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Scientists Gauge Recovery of Panda Forest

Feb 24, 2014 03:14 PM EST

China's Wenchuan earthquake in 2008 left the Wolong Nature Reserve, which is home to the endangered giant panda, devastated. Sections of forest and bamboo grove were lost due to landslides, erosions and sections of earth splitting open. Usually, damage from earthquakes is assessed using remote sensing, which can be limited in scope. Scientists from Michigan State University and in China went through the forest, in a unique "boots-on-the-ground" study of the reserve to assess recovery from the earthquake.

"Across the world, people are investing billions of dollars to protect valuable natural areas, as well as making enormous investments in restoring such areas after natural disasters," said Jianguo "Jack" Liu, director of MSU's Center for Systems Integration and Sustainability, and a study co-author. "It's important we develop ways to understand the fine points of how well recovery efforts are working, so we can direct resources in the right places effectively."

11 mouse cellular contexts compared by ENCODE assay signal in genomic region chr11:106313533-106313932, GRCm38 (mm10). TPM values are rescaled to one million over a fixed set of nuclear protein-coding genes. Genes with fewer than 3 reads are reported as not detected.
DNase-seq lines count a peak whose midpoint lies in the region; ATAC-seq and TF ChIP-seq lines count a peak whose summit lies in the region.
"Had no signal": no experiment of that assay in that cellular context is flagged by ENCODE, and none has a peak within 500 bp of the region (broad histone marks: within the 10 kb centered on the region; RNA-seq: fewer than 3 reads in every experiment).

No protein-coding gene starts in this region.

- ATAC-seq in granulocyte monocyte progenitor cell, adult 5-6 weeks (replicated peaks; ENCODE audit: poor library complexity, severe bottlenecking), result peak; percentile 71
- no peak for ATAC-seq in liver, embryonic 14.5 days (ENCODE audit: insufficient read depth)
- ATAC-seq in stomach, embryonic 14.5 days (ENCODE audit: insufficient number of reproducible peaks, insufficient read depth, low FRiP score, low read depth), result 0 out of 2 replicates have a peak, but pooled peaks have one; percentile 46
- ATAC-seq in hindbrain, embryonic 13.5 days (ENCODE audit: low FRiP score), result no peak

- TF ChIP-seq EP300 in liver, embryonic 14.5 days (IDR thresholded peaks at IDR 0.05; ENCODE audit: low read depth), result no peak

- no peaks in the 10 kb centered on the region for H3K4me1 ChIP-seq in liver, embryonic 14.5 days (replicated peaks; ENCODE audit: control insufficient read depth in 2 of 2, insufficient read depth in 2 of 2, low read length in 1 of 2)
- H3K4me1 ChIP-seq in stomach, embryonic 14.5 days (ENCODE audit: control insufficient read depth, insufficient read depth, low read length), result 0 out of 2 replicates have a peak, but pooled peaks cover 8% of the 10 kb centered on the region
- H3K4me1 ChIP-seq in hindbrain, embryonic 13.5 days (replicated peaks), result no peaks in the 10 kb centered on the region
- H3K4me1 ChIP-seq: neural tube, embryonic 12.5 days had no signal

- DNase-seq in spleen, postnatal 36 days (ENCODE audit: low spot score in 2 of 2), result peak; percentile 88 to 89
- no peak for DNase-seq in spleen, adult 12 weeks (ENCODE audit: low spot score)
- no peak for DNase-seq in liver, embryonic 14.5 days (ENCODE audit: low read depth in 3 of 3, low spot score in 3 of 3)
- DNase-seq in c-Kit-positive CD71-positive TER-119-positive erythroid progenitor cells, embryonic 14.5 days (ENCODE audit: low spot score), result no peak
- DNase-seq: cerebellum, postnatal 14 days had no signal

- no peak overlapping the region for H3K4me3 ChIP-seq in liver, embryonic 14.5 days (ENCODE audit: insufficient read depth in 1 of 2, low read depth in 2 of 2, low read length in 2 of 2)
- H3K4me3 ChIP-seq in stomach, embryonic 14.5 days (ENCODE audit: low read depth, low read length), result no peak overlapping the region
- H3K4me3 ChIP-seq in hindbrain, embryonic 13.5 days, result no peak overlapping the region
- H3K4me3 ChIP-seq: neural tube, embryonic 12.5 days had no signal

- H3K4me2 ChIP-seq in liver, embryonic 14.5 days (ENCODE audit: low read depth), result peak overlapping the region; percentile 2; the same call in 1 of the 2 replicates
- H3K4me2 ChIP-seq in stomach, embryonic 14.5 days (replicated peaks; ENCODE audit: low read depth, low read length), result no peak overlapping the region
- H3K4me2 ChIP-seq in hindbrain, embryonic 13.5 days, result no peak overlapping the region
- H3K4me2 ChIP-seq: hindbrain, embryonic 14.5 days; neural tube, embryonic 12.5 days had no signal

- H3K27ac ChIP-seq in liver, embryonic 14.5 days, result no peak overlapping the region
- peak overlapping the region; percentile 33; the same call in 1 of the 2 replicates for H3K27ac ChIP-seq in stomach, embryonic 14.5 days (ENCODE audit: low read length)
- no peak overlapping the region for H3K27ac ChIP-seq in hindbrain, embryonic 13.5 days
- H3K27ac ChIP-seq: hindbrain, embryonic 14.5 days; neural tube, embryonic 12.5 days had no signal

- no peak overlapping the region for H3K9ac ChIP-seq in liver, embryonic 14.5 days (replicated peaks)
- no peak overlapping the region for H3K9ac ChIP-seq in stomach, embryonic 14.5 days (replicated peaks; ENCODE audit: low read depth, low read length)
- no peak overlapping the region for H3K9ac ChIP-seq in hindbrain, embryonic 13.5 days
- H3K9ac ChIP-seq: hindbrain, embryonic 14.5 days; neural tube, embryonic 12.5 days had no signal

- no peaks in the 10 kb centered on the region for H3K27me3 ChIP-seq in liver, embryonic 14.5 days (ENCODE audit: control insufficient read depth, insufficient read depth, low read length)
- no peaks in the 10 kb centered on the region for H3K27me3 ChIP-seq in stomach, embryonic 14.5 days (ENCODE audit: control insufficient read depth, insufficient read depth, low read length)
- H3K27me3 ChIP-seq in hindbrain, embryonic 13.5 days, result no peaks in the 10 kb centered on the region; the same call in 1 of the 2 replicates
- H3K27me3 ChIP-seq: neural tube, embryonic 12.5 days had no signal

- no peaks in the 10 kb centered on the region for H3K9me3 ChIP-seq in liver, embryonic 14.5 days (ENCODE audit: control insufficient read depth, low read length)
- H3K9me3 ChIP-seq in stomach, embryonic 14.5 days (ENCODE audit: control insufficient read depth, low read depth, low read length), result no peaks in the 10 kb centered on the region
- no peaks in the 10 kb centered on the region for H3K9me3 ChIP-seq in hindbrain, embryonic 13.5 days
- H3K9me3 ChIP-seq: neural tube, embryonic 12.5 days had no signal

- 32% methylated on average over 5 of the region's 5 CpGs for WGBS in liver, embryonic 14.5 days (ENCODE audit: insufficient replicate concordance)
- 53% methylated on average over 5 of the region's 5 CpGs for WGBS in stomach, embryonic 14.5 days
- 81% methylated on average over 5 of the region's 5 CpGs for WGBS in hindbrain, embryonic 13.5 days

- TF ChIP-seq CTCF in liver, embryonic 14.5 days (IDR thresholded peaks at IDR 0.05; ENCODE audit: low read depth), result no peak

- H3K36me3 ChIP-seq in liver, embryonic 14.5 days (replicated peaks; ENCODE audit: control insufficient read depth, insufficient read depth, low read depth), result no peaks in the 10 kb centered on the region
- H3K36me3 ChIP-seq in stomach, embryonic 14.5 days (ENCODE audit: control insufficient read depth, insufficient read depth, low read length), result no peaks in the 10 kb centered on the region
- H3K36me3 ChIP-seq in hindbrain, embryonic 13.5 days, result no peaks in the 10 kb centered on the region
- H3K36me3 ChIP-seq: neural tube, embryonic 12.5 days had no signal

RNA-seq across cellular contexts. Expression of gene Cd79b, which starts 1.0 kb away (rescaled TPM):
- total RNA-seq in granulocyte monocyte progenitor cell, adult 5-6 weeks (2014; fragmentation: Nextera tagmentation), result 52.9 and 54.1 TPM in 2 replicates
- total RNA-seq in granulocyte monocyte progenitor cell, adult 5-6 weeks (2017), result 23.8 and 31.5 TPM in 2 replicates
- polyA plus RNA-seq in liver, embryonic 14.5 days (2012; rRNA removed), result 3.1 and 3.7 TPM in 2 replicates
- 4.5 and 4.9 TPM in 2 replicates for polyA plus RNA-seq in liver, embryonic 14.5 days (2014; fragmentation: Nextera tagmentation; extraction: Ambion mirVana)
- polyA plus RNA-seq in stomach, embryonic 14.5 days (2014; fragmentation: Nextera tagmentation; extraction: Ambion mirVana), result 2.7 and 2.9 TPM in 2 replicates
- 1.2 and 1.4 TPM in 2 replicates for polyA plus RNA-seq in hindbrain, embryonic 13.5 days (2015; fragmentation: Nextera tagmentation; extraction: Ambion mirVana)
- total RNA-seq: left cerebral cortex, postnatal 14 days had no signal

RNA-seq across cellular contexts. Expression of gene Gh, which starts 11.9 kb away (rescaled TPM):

Jindong Zhang, a post-doctoral research associate in CSIS, spent several months over a four-year time span collecting data on the recovery of the park. The very dangerous task produced results that were then compared with satellite images of the reserve, according to the press release announcing the findings.

The researchers found that much of the reserve was on the road to recovery and that the $17 million spent by China to replant native trees and bamboo was helping areas that were particularly affected.

"Our evaluation of the Wolong restoration project will have a guiding role in the restoration scheme areas across the entire area affected by the earthquake," Zhang said. "Our study indicated that forest restoration after natural disasters should not only consider the forest itself, but also take into account the animals inhabiting the ecosystem and human livelihoods."

Local residents were doing much of the replanting and restoration work. This means the forest was making the strongest come back in areas that were surrounding local villages, areas where pandas often avoid. The researchers have yet to understand if this is a good or bad thing, as it also helps to ensure local residents don't venture into "far-flung panda-friendly forests."

"We wanted to know if the benefit of this effort was matching up to the investment - which was significant," Hull said. "It's an important question, and the world needs good ways to evaluate it as natural disasters are growing in frequency and intensity." 

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